Bailey, a student in the Doctorate of Clinical Psychology Program, was awarded $500 for her dissertation research on "Peer Perceptions of Autism: A Theory-based Intervention." Her project involves the development of an educational intervention designed to improve the perceptions typically developing students have toward children with autism.
“The financial support of the Comer Grant has enabled me to develop my intervention in ways that otherwise would not have been possible,” says Bailey. “I am very grateful to Mr. and Mrs. Comer.”
Johnson, a student in the Doctorate of Clinical Psychology Program, was awarded $500 for her research project on "Evaluation of an In-Home Computer Intervention: Teaching Children with Autism Spectrum to Recognize and Predict Emotions in Others." Her project adapted a computer program usually used in schools for in-home use.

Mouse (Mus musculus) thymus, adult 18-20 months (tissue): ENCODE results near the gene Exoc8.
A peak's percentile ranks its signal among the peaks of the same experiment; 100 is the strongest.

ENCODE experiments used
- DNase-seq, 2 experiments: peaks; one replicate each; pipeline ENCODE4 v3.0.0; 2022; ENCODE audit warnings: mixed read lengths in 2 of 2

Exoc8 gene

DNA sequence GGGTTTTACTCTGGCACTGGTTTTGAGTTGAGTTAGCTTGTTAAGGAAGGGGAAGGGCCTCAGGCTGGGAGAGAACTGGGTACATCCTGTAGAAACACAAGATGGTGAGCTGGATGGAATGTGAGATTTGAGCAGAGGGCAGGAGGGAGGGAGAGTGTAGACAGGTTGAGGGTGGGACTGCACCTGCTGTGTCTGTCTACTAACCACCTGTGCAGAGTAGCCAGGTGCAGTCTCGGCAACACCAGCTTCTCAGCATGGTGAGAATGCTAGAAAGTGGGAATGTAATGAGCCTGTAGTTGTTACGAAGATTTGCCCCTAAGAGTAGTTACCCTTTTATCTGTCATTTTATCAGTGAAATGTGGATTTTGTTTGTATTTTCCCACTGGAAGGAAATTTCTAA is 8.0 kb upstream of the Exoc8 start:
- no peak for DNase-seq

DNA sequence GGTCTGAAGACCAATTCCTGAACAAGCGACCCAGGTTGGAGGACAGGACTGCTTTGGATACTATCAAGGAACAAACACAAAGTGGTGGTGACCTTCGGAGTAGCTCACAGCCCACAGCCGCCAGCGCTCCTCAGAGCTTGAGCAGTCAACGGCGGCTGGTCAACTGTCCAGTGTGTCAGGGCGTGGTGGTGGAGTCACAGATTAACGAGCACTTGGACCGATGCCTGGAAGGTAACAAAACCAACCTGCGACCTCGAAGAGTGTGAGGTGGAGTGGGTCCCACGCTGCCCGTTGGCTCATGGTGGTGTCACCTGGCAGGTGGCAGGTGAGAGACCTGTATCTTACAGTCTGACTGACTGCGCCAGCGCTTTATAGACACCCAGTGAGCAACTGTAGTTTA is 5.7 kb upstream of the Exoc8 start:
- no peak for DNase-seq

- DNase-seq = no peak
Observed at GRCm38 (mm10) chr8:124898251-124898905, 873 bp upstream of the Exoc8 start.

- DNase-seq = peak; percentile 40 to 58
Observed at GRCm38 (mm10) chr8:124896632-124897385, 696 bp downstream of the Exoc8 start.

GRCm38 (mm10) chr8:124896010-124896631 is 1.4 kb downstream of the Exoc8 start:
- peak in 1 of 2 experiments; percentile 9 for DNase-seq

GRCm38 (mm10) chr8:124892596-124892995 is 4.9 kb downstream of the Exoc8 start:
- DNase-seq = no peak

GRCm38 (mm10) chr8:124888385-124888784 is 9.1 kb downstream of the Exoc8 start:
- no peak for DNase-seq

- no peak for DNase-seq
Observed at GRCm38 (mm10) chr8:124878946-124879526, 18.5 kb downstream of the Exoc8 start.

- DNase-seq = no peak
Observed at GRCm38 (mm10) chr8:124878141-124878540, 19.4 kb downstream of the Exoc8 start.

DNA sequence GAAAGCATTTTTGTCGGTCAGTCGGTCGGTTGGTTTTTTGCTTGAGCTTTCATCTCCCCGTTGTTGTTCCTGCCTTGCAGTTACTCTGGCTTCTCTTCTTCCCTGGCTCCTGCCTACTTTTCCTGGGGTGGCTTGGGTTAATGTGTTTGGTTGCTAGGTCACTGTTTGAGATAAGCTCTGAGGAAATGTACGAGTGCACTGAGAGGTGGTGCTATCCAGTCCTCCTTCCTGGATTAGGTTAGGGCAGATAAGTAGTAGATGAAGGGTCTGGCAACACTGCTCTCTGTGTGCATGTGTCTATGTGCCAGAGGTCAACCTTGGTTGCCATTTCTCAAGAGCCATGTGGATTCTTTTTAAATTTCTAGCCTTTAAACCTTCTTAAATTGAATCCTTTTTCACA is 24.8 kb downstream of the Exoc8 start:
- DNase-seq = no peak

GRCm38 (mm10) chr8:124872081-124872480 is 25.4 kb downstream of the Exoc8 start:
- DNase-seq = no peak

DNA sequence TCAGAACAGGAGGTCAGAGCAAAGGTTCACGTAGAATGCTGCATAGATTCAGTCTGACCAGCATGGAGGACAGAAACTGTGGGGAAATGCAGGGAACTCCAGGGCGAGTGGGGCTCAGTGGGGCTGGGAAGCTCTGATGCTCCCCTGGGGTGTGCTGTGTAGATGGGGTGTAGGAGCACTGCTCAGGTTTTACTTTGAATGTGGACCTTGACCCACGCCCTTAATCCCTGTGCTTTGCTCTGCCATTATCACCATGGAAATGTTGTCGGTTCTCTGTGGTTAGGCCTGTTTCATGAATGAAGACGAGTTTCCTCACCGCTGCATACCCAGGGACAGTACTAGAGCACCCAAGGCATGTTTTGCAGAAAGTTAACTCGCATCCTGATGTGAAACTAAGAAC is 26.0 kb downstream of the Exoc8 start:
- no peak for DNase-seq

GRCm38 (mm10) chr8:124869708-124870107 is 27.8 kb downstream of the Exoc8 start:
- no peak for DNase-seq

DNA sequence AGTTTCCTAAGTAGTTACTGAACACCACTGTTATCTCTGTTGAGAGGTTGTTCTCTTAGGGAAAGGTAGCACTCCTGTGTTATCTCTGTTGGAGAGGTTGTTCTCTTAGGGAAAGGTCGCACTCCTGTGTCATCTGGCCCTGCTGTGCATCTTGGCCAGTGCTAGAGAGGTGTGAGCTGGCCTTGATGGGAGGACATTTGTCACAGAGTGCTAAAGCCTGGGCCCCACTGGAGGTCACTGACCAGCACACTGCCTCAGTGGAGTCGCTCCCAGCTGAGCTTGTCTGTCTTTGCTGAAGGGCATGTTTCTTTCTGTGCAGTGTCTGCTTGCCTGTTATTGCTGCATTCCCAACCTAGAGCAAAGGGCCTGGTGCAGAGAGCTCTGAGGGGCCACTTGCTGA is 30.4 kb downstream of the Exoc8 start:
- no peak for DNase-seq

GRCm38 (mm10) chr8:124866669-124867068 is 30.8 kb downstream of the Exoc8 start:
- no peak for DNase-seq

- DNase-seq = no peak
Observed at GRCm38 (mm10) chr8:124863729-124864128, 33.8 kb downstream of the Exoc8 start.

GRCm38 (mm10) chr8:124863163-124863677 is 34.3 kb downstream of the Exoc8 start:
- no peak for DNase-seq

The Jamie Comer Grant, named in honor of the Comers' son, was created to help the Xavier faculty and graduate students further their research in the area of mental retardation and developmental disabilities. The Comers have a heartfelt desire to further the research and services available in the community for individuals with mental retardation and developmental disabilities.
“We are very appreciative to have established professional and personal ties with Ed and Carol Comer that enable us to contribute in meaningful ways to the MR/DD literature and available community service,” says Cynthia Dulaney, associate professor of psychology.